CLS Shooting Brake is dead.
The third generation of the CLS was a no-show in Frankfurt, but there’s a perfectly good explanation for that. Mercedes has decided to host the world premiere of its stylish sedan towards the end of November during the Los Angeles Auto Show where it will bring together a hot CLS 53. This new hybrid version will pair a six-cylinder gasoline engine working with an electric motor.
Interestingly, a V8 engine will not be available for the next CLS as the range will top out with the hybridized 3.0-liter inline-six biturbo pushing out 496 horsepower (370 kilowatts). This effectively means the CLS 63 will be retired to make way for the four-door AMG GT.
The CLS will once again be based on the same platform as the E-Class and it will soldier on with a five-seat layout. Don’t get your hopes up too high for the more practical Shooting Brake version as it won’t come back. Why? The lack of demand has killed the wagon and its swoopy roofline, so the Porsche Panamera Sport Turismo won’t actually have a direct competitor.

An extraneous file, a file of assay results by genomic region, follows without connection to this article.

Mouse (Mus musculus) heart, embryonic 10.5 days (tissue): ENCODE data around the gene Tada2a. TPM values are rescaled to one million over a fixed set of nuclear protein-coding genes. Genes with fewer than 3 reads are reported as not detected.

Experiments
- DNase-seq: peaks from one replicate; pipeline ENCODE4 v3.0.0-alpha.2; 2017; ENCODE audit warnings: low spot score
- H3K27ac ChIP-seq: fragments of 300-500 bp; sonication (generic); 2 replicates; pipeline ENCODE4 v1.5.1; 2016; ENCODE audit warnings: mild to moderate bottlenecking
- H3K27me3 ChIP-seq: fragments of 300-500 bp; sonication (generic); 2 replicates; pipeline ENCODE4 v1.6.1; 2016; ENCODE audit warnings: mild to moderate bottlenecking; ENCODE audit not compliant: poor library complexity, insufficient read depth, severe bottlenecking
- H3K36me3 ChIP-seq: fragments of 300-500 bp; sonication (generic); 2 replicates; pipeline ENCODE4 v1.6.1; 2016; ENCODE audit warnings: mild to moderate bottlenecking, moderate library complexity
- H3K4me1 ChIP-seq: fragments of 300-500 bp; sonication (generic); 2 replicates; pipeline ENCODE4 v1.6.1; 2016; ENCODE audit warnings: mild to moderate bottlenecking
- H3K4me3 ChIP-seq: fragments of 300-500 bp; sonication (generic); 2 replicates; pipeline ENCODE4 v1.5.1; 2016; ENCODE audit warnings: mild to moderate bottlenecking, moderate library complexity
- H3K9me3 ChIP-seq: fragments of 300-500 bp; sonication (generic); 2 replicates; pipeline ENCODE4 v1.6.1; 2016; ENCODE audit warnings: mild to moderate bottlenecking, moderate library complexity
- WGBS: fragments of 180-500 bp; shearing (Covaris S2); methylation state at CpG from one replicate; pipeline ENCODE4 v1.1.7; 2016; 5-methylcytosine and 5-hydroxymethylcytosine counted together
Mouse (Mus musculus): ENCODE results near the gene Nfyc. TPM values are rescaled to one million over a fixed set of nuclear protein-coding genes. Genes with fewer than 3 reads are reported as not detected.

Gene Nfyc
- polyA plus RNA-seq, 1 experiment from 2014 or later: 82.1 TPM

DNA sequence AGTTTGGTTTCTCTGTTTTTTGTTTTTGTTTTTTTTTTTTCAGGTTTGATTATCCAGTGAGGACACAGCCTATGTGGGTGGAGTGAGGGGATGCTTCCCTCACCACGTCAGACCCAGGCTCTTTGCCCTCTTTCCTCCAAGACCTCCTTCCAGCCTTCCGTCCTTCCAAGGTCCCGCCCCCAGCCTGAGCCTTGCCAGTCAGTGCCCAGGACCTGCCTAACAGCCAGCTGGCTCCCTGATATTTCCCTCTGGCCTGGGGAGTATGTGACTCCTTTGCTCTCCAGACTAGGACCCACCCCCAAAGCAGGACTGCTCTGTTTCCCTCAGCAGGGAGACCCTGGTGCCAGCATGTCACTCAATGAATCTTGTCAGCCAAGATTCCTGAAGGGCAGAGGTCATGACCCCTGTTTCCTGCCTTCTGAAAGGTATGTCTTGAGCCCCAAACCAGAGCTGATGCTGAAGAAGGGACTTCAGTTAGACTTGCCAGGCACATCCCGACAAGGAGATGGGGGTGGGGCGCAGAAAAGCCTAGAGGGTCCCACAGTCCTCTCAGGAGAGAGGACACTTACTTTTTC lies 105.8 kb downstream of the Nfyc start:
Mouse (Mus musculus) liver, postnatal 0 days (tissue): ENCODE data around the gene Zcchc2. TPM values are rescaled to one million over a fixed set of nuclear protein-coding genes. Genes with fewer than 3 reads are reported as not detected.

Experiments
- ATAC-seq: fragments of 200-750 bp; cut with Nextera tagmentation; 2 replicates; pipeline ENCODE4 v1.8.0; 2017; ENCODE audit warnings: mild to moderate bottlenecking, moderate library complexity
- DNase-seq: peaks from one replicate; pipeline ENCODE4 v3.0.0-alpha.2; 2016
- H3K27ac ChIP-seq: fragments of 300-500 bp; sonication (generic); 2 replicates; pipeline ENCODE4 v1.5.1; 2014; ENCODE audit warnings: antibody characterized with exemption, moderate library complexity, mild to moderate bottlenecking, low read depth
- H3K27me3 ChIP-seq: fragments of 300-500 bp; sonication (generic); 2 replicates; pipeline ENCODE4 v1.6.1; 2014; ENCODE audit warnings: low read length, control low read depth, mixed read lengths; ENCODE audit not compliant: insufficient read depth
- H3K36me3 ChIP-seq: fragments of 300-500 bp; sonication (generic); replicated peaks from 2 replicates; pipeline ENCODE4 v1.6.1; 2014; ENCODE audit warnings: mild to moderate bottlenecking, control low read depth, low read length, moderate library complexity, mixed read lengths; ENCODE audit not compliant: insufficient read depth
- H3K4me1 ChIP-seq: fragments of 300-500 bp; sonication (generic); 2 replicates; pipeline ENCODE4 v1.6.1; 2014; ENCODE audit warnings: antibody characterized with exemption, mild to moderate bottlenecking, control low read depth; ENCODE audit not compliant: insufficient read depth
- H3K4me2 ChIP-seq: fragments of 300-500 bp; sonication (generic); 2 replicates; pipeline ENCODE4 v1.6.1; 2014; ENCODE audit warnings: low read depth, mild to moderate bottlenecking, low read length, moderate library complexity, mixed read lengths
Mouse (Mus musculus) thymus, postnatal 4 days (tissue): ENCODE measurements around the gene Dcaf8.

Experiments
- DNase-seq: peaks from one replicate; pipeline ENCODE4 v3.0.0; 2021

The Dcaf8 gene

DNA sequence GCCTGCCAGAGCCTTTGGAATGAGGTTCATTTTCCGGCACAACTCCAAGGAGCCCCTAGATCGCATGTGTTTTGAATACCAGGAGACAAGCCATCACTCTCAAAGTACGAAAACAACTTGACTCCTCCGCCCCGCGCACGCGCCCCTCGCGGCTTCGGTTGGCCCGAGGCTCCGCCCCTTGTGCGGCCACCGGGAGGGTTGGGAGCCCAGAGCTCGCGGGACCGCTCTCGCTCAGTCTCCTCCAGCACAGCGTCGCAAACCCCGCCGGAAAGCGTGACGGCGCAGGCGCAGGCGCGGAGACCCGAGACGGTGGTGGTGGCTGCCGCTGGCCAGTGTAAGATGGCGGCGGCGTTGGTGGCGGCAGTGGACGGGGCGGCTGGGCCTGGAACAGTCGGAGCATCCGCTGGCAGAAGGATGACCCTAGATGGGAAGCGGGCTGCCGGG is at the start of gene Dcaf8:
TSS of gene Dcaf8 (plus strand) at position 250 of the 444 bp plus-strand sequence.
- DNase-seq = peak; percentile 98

Gallery: Mercedes-AMG GT Concept
The aforementioned four-door AMG GT will celebrate its public debut in production guise at the Detroit Auto Show in January 2018 before entering production by the middle of the year. More expensive than the CLS, the yet unnamed model will be offered strictly with a four-seat layout. Rather than being based on the two-door AMG GT models, the sports sedan is going to ride on the platform as the E-Class (specifically the E63) and its fancier CLS brother. AMG’s boss, Tobias Moers, motivated the decision by saying the GT’s transaxle configuration would’ve translated into a cramped cabin for rear passengers and at the same time it would have made the wheelbase too long.
The first four-door AMG GT version to come out will be badged as a “63” model and will be blessed with the familiar biturbo 4.0-liter V8 engine. The impressive hybrid powertrain of the 805-horsepower concept shown earlier this year is on the agenda, but it will arrive later in the life cycle.
As a final note, Moers said the range of compact models will include new performance derivatives placed below the “45” cars, hinting these could carry the “35” badge.